Time held: 8 - 10 years?

Description: Recollections of a lifetime in show business by the old variety performer.

The case for the Prosecution:

"His first job after leaving school was as a grocer's errand boy but it was not long before he was augmenting his meagre earnings by entering and winning many talent competitions as a yodeller and guitarist. At seventeen he ran his own accordion band."

The case for the Defence:

"His first job after leaving school was as a grocer's errand boy but it was not long before he was augmenting his meagre earnings by entering and winning many talent competitions as a yodeller and guitarist. At seventeen he ran his own accordion band."

Additional evidence for the Defence:

Ernest Marples, former Minister of Transport having fun with Bud Flanagan, Jack Solomons and Charlie.

(No glass in Bud's glasses? Oi!)

Charlie, as King Rat in 1951 with guest of honour Charlie Chaplin. Georgie Wood and Fred Russell, OBE, in background.

(Chaplin looks like he wishes he wasn't there. But then so would I if Wee Georgie Wood was lurking behind me, wearing a strange sash, peering over (or under in his case) my shoulder.)

Verdict: Back on the shelf for another few years at least.

Exhibit 003:
Larry Larkin: Is the World Ready for Larry Larkin? (Answer can be found below)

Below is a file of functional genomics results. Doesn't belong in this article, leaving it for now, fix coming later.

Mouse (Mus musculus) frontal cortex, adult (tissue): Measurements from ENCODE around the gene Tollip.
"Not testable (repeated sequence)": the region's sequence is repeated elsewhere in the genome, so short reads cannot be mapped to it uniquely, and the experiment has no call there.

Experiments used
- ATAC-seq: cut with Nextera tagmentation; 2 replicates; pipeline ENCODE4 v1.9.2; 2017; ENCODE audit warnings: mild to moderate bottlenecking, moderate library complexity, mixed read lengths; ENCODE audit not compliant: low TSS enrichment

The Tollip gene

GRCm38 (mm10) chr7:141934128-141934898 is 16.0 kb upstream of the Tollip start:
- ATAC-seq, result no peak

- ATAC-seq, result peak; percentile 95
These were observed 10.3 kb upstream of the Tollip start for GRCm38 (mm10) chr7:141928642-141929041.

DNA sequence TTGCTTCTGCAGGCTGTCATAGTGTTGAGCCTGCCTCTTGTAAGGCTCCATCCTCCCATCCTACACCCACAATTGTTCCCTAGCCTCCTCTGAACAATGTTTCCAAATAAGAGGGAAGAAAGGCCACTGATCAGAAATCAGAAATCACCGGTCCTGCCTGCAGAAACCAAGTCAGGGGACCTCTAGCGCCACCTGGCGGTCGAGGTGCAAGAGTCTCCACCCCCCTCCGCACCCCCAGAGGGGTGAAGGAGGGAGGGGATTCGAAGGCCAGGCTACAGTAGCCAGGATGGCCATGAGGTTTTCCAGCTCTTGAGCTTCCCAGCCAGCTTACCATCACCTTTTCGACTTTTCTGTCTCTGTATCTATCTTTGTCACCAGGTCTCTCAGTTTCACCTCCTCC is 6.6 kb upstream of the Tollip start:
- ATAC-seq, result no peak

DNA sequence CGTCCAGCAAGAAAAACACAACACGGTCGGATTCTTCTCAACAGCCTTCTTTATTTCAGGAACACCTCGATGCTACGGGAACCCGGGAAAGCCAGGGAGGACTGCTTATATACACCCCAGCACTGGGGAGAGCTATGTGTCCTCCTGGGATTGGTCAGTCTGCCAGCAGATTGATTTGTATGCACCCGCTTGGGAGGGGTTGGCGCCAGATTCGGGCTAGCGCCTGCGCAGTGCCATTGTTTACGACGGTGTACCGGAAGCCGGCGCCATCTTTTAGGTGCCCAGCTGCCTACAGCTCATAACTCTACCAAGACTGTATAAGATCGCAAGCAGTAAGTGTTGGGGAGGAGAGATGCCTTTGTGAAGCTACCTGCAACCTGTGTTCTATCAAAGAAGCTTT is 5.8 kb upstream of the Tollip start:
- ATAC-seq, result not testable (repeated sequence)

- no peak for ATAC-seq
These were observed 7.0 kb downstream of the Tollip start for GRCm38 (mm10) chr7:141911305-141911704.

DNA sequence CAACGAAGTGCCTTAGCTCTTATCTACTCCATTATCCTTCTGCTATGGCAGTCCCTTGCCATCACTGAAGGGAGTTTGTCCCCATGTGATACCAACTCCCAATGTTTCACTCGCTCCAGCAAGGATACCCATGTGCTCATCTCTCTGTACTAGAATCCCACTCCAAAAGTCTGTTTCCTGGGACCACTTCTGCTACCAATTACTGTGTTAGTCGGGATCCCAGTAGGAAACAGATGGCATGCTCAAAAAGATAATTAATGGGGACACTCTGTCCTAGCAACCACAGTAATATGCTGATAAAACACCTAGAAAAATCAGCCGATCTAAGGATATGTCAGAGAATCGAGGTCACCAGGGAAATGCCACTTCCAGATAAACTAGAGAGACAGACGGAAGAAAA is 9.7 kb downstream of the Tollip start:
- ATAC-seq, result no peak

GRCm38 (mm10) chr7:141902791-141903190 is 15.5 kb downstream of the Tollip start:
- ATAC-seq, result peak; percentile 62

Format: 45rpm Extended Play record

Source: A charity shop in Amersham

Time held: Approximately 8 years
Description: Supposedly humorous record by a forgotten beardy comedian.

Track listing:

1. I'm Just Here to Make You Laugh.
2. Flasher.

1. You're 16 Stones (You're Ugly and You're Mine)
2. They're Coming to Take Me Away, Ha! Ha!

The case for the Prosecution: I have, in fact, listened to this, and it was a grisly experience. I reckon any comedian who feels they have to come right out and tell you that they are insane (or zany, or wacky, etc.) is highly likely to be extremely unfunny and tedious in the extreme. And any humorist who claims that they are slightly insane is likely to be worse still. It's like he wouldn't want you to think he was too silly: he might be clowning around like a genius for two sides of a 45, but at heart, he is a cool clued-in kinda guy.

Nonetheless, I had high hopes that this record might be a contender for the "so bad it's good" section of my Archive and be garbage of the highest order, but alas it is merely mediocre.

The question on everybody's lips: Is the world ready for Larry Larkin?
The answer: No. However, the local charity shop is. Not that anyone will buy it.


The case for the Defence:

Larry's autograph on the inner sleeve - his shaky felt-tip bestowing "luv" upon one Sarah (where is she now, was she the only one who asked for an autograph that night at the holiday camp ballroom, and did he buy her a gin and orange?) - makes Larry seem somehow more human.